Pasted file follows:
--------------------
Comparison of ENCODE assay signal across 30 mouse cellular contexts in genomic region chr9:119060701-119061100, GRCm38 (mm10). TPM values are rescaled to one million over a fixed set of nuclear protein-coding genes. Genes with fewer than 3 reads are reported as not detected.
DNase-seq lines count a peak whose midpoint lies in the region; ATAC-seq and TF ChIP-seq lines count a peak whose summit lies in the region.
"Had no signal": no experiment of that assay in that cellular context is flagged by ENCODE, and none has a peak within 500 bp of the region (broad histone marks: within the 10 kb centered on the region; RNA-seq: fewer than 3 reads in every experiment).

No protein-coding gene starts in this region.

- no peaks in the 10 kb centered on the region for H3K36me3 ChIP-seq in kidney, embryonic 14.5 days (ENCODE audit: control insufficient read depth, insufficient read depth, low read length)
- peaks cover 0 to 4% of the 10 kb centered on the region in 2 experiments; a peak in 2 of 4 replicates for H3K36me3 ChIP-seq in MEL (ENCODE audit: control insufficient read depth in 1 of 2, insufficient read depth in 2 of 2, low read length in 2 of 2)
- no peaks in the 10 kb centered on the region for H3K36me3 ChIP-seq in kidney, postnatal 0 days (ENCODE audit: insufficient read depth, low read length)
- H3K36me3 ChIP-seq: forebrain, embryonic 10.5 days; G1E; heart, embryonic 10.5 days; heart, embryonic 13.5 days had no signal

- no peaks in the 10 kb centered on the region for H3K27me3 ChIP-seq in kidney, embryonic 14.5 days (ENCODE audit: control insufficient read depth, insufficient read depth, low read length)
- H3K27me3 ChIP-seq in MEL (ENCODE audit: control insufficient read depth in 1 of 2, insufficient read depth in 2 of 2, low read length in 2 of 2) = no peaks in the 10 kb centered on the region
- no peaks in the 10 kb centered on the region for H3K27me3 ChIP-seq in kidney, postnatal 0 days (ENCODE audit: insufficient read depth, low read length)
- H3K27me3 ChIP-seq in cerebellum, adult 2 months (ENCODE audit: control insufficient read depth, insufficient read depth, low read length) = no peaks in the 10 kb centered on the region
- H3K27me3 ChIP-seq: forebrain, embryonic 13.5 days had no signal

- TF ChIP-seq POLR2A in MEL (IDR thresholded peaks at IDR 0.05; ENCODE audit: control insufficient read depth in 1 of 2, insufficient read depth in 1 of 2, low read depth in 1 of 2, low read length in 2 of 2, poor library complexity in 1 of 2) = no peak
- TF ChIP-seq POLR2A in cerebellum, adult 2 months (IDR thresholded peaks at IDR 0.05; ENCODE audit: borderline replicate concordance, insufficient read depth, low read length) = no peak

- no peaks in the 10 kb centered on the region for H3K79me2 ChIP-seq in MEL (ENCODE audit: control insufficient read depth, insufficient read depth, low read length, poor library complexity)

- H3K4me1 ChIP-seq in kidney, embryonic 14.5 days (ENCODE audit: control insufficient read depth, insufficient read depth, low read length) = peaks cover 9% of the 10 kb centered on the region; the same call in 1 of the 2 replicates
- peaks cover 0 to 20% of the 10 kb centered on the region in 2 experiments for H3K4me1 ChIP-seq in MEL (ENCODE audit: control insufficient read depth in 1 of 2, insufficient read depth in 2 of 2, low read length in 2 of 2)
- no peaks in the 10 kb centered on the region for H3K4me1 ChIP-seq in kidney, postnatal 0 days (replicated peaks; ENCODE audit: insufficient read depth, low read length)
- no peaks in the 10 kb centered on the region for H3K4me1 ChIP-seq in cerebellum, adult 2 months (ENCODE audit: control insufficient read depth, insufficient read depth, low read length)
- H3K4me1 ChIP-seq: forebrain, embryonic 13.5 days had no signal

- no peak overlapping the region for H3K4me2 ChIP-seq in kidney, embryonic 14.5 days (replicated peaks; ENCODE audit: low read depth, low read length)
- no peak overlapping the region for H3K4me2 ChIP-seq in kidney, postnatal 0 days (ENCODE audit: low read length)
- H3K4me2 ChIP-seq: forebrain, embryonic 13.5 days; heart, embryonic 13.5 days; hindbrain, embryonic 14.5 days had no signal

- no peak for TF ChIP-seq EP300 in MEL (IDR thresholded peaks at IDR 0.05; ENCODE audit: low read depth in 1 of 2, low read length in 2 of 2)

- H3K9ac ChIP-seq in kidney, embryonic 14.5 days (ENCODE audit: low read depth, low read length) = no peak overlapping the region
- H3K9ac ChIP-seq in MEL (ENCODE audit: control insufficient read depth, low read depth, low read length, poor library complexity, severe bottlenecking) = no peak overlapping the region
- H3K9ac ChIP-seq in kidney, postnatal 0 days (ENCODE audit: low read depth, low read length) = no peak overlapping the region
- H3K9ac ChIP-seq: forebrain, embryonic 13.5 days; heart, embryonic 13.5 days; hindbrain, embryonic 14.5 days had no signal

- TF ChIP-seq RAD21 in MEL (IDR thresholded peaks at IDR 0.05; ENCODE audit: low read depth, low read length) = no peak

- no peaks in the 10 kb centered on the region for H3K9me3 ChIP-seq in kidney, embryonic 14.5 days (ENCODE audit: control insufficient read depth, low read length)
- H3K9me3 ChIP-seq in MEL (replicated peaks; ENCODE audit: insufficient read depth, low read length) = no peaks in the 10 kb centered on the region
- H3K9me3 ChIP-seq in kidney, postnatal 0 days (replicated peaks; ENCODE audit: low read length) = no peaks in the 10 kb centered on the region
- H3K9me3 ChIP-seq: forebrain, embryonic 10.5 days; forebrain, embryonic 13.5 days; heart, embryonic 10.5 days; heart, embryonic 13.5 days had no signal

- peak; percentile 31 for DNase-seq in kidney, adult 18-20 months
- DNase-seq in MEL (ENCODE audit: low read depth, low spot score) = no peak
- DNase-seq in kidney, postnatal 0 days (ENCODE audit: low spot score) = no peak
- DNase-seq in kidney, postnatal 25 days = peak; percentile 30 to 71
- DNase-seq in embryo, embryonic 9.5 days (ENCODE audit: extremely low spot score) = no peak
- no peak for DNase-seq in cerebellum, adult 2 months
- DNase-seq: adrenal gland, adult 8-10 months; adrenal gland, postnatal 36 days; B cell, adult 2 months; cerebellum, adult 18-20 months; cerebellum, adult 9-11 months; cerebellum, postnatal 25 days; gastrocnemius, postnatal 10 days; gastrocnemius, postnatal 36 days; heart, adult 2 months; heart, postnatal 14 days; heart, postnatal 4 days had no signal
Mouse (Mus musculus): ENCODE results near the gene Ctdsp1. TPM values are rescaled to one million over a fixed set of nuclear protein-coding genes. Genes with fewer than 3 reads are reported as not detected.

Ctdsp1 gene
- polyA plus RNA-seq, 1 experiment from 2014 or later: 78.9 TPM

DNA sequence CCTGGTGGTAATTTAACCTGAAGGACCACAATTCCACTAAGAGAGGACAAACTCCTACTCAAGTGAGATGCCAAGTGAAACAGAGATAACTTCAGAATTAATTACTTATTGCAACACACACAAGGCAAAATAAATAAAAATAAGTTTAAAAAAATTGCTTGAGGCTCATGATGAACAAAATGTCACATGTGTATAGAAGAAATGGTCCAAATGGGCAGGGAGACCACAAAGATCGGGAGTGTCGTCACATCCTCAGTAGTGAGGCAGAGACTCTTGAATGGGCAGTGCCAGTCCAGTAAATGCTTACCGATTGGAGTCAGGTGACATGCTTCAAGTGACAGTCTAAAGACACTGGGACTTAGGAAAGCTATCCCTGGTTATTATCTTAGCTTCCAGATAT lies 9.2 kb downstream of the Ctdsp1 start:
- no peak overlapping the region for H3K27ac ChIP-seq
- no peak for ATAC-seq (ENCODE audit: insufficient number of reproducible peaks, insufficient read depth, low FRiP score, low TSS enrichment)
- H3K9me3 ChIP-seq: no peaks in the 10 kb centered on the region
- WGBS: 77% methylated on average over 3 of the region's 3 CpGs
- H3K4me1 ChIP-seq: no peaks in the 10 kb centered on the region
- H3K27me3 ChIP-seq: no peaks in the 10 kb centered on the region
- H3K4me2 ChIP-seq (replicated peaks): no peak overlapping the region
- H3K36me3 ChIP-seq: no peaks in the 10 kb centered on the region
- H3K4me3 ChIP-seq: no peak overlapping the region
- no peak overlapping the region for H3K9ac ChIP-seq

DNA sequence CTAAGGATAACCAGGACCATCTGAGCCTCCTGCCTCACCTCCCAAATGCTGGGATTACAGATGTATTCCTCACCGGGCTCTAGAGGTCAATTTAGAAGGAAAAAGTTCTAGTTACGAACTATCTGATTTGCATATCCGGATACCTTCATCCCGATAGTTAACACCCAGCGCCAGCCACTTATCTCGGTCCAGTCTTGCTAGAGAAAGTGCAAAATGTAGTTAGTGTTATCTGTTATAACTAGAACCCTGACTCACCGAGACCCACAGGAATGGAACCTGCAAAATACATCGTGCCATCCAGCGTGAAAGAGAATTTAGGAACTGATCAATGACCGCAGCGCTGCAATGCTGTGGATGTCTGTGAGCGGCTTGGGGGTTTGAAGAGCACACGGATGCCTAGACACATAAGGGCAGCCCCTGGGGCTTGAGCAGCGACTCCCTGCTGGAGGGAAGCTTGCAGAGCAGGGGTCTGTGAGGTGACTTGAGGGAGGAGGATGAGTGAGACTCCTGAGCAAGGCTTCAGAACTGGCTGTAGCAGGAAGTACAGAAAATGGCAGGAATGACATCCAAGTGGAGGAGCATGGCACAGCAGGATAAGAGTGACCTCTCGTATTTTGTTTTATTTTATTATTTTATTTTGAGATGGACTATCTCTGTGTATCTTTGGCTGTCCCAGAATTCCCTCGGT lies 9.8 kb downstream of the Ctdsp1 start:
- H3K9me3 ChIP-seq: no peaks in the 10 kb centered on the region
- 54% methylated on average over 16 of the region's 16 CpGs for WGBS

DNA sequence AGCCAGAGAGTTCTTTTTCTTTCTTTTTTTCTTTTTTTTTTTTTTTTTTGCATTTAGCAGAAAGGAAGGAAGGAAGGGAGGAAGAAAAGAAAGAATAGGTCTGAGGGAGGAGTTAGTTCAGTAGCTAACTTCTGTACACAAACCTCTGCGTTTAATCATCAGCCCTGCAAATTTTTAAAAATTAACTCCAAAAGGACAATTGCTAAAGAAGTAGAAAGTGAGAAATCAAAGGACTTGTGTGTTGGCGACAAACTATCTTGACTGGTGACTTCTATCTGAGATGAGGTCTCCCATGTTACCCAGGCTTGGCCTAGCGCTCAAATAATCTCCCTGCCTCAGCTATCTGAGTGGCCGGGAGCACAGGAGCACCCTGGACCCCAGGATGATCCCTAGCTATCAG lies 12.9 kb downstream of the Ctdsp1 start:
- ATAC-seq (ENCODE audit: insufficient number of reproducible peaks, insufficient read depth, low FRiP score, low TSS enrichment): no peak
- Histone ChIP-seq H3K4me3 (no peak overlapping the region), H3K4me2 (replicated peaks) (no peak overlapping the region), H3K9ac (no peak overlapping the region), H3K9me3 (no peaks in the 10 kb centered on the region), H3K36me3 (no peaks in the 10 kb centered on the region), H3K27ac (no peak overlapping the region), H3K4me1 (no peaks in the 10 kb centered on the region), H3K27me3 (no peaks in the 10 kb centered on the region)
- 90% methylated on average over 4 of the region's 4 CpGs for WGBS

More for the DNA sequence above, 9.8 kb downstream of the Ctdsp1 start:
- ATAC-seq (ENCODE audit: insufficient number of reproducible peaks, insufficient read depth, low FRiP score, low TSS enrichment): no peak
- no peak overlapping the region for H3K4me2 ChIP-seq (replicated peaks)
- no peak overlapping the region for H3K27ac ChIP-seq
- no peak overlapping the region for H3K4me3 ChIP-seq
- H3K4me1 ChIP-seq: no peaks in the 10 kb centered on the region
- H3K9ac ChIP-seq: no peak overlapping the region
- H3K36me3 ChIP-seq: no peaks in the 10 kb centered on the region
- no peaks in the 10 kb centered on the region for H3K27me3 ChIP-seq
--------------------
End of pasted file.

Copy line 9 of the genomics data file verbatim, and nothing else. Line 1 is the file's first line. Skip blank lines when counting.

- no peaks in the 10 kb centered on the region for H3K27me3 ChIP-seq in kidney, embryonic 14.5 days (ENCODE audit: control insufficient read depth, insufficient read depth, low read length)